He reiterates several times the pressing need for ‘re-evangelisation’ in a context where it is not just a question of evangelising those who have not heard the good news, or individual back-sliders but also ‘whole communities’ (CL4) who have fallen away from faith, in a context of widespread human rights abuses and conflicts stemming from a tendency to view people as objects not subjects (cf.CL5). He sounds a cautious note of optimism about modern evidences of ‘openness to a spiritual and transcendent outlook towards life.’(CL4) and the phenomenon of peacemakers who ‘live, suffer and labour to bring about peace and justice’ (CL6). However the adverse situations he has discussed ‘deeply affect the Church’ and even ‘condition’ her, but ‘they do not crush her, …because the Holy Spirit, who gives her life, sustains her in her mission.’CL7) The Church knows that she is sent by Christ as "sign and instrument of intimate union with God and of the unity of all the human race"(LG1) The laity are at the forefront of this conflict: he quotes Pius XII who once stated: "The Faithful, more precisely the lay faithful, find themselves on the front lines of the Church's life.’ (Pius XII Discourse to new cardinals.)
It is within this context that pope St John Paul discusses at length the universal vocation to holiness, and the baptismal incorporation into Christ as priest, prophet and King. Every Christian ‘through faith and the sacraments of Christian initiation’ is ‘made like Jesus Christ…incorporated as a living member in the Church and has an active part in her mission of salvation’(CL3). The laity ‘are seen not simply as labourers who work in the vineyard’, but as themselves being a part of the vine. ‘the Church herself… is the vine in the gospel,’ through which as ‘mystery…the very life and love of the Father, Son and Holy Spirit are the gift gratuitously offered to all those who are born of water and the Holy Spirit (cf. Jn 3:5), and called to relive the very communion of God.’ It is only in the context of the Church’s ‘mystery of communion’ that the identity and ‘fundamental dignity’ of the lay faithful are revealed and their ‘vocation and mission in the Church and in the world …defined’.(CL8)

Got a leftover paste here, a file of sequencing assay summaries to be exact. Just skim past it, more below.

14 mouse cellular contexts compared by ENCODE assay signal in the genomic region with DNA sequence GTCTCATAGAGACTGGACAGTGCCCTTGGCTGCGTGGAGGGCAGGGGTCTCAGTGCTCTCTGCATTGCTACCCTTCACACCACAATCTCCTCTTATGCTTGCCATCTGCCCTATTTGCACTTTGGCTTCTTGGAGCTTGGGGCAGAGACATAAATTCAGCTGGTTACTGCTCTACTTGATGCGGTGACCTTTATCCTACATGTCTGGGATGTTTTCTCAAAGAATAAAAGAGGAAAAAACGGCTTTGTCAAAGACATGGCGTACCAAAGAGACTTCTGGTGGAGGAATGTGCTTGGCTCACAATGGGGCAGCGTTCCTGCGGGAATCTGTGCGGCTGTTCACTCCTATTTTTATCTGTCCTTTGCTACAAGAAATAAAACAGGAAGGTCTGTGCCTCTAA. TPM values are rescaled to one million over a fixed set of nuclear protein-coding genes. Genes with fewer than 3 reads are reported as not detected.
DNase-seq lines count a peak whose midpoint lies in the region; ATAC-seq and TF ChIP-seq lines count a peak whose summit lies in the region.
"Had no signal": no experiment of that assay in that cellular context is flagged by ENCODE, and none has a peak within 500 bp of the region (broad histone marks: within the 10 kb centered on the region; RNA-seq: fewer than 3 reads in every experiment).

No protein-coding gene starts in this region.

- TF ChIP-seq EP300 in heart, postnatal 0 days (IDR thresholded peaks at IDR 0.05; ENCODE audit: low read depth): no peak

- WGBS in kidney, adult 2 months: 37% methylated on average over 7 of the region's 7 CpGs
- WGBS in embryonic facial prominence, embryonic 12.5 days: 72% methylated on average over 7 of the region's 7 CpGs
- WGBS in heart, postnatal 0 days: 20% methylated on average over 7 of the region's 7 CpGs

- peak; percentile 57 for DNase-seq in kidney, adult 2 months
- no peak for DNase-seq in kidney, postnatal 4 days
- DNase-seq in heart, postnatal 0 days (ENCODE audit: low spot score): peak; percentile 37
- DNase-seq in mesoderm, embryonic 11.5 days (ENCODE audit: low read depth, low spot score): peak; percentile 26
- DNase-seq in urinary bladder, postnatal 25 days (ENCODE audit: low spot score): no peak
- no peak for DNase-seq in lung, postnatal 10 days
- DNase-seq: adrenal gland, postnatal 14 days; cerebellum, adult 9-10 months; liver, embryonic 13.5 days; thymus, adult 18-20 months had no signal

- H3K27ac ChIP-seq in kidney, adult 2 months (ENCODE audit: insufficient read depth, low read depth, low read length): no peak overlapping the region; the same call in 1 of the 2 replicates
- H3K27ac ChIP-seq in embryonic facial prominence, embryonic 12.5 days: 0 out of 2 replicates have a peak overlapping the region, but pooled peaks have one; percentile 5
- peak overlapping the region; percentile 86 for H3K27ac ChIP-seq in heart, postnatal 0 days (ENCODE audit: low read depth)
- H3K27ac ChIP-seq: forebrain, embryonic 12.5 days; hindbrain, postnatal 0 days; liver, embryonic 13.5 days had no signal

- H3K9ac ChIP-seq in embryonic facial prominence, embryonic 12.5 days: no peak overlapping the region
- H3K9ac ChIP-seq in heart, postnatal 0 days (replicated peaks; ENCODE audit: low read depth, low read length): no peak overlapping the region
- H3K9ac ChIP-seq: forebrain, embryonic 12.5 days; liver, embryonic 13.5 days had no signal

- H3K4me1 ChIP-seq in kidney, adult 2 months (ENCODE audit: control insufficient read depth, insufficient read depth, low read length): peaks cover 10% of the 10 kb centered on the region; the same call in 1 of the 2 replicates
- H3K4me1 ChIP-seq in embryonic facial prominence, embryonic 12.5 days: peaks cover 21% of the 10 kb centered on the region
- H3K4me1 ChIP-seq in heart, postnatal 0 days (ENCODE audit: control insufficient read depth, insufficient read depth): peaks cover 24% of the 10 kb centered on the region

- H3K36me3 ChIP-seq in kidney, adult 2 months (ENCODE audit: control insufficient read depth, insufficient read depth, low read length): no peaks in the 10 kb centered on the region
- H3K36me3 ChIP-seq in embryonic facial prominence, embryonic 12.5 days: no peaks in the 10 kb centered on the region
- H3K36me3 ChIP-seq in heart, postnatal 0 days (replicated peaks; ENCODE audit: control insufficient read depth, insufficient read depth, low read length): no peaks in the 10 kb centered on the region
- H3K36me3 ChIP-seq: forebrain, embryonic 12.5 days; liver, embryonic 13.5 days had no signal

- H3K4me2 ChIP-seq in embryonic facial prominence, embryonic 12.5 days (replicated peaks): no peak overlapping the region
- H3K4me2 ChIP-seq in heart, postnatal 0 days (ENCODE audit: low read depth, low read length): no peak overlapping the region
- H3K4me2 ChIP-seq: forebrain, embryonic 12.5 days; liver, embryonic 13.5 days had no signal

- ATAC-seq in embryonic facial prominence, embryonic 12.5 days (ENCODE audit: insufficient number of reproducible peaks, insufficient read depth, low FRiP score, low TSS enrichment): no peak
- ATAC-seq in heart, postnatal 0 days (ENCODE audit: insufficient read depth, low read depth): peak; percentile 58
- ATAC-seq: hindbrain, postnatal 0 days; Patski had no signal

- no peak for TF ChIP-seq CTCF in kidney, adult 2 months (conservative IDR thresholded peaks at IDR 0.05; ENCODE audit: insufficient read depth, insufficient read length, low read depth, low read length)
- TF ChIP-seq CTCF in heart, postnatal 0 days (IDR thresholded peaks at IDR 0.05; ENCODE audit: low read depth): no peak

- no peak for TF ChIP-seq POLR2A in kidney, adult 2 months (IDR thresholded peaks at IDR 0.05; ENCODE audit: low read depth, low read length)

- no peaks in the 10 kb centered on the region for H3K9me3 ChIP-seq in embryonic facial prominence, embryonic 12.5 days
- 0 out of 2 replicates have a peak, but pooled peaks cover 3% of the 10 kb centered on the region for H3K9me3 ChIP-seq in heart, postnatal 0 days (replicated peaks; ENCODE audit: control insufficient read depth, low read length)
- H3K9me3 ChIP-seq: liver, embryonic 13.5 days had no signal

The ‘lay faithful’ includes every member of the Church who is neither a priest nor a religious, but Vatican II moved beyond defining the laity simply in terms of what they were not and asserted the ‘full belonging of the lay faithful to the Church’ and its mystery, insisting on ‘the unique character of their vocation’ as seeking the Kingdom of God ‘by engaging in temporal affairs and ordering them according to the plan of God.’ They are ‘made one body with Christ’ and ‘are in their own way made sharers in the priestly, prophetic and kingly office of Christ.’(LG31).
It is ‘incorporation into Christ through faith and Baptism’ that is the source of our being Christian ‘in the mystery of the Church’ and this is the basis upon which ‘all the vocations and dynamism of the Christian life of the lay faithful’ must be understood. (CL9) The ability to understand and live our vocation from God, assuming the responsibilities that we as the baptised have in the new life of faith stem from ‘three fundamental aspects: Baptism regenerates us in the life of the Son of God; unites us to Christ and to his Body, the Church; and anoints us in the Holy Spirit, making us spiritual temples.'(CL10).
Baptism is a ‘rebirth’ through which the Holy Spirit ‘constitutes the baptized as Children of God and members of Christ's Body’, and we ‘become children of God in His only-begotten Son, Jesus Christ’(CL11) such that we can claim as our own the words of the Father at the Jordan ‘You are my beloved Son with whom I am well-pleased’(Lk.3.22). In this way we ‘are inseparably joined together as "members of Christ and members of the body of the Church", as the Council of Florence teaches.’ As Sr Ann would have it there is a ‘Paschal simultaneity’ here: ‘Baptism symbolizes and brings about a mystical but real incorporation into the crucified and glorious body of Christ’(CL12). The ‘mystical unity’ between Christ and His disciples and ‘the disciples with each other’ images the Trinitarian communion of Father and Son ‘in the bond of Love, the Holy Spirit’(CL12). The baptised are anointed by the Holy Spirit, sealed with ‘an indelible character’ (cf. 2 Cor 1:21-22), each constituted as ‘a spiritual temple’ filled with God’s presence and ‘united and likened’ to Christ (CL13)